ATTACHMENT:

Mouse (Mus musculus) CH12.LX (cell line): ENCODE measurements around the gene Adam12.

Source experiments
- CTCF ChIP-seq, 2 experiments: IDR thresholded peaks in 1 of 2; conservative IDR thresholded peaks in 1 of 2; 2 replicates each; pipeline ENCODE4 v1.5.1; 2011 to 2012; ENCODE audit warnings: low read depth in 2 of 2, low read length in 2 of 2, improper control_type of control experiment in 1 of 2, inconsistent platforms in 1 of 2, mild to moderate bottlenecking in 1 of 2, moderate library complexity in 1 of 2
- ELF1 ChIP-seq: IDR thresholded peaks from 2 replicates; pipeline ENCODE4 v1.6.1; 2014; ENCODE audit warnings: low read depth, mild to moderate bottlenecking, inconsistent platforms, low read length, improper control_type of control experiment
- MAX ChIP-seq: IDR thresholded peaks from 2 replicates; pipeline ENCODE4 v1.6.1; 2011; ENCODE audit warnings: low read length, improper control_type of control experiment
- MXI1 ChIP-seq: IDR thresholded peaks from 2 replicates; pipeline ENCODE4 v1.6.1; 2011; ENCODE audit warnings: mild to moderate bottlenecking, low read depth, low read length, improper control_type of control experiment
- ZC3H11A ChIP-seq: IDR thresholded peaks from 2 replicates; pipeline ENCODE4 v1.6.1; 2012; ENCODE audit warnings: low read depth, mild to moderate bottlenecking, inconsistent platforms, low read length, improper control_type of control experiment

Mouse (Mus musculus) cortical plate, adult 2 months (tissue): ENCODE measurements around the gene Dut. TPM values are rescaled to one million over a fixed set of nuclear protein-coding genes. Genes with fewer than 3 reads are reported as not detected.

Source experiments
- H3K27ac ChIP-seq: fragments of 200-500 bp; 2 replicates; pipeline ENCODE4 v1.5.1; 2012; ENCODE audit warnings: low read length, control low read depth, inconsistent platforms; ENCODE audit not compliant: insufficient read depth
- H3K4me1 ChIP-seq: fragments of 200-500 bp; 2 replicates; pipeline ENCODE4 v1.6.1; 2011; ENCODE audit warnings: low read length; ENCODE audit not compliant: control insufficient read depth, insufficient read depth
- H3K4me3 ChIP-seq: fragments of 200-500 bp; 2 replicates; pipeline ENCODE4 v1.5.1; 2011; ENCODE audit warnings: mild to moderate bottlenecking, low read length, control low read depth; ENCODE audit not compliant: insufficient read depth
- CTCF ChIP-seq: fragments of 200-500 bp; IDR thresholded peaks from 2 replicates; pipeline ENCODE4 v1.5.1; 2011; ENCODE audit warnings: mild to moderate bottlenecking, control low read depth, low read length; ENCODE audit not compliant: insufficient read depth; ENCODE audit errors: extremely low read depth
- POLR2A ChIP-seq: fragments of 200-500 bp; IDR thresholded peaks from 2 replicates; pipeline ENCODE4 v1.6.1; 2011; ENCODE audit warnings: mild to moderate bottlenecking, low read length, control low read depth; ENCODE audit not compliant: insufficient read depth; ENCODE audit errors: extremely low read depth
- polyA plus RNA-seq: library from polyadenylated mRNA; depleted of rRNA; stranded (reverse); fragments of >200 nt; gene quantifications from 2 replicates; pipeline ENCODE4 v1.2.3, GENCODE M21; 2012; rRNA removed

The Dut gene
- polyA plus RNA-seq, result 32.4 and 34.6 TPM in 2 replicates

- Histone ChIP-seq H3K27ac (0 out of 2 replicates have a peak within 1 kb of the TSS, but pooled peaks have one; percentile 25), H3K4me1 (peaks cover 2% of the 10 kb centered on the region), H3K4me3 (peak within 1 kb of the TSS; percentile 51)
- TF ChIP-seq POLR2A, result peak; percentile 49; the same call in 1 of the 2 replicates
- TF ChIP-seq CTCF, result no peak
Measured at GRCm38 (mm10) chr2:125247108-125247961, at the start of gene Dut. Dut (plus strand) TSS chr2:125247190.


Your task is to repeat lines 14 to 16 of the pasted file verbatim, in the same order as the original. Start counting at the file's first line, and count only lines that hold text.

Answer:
- POLR2A ChIP-seq: fragments of 200-500 bp; IDR thresholded peaks from 2 replicates; pipeline ENCODE4 v1.6.1; 2011; ENCODE audit warnings: mild to moderate bottlenecking, low read length, control low read depth; ENCODE audit not compliant: insufficient read depth; ENCODE audit errors: extremely low read depth
- polyA plus RNA-seq: library from polyadenylated mRNA; depleted of rRNA; stranded (reverse); fragments of >200 nt; gene quantifications from 2 replicates; pipeline ENCODE4 v1.2.3, GENCODE M21; 2012; rRNA removed

The Dut gene